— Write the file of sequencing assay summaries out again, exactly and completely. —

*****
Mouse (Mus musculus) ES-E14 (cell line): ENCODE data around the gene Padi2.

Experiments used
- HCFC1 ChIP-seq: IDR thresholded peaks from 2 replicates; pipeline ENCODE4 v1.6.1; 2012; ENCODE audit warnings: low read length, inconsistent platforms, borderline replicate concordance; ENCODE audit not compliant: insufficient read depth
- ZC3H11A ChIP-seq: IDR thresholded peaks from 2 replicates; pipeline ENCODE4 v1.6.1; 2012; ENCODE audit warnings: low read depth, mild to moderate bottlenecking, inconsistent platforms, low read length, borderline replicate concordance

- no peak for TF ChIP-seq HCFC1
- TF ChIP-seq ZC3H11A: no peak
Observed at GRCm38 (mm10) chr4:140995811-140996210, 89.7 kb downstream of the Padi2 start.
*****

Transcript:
Mouse (Mus musculus) ES-E14 (cell line): ENCODE data around the gene Padi2.

Experiments used
- HCFC1 ChIP-seq: IDR thresholded peaks from 2 replicates; pipeline ENCODE4 v1.6.1; 2012; ENCODE audit warnings: low read length, inconsistent platforms, borderline replicate concordance; ENCODE audit not compliant: insufficient read depth
- ZC3H11A ChIP-seq: IDR thresholded peaks from 2 replicates; pipeline ENCODE4 v1.6.1; 2012; ENCODE audit warnings: low read depth, mild to moderate bottlenecking, inconsistent platforms, low read length, borderline replicate concordance

- no peak for TF ChIP-seq HCFC1
- TF ChIP-seq ZC3H11A: no peak
Observed at GRCm38 (mm10) chr4:140995811-140996210, 89.7 kb downstream of the Padi2 start.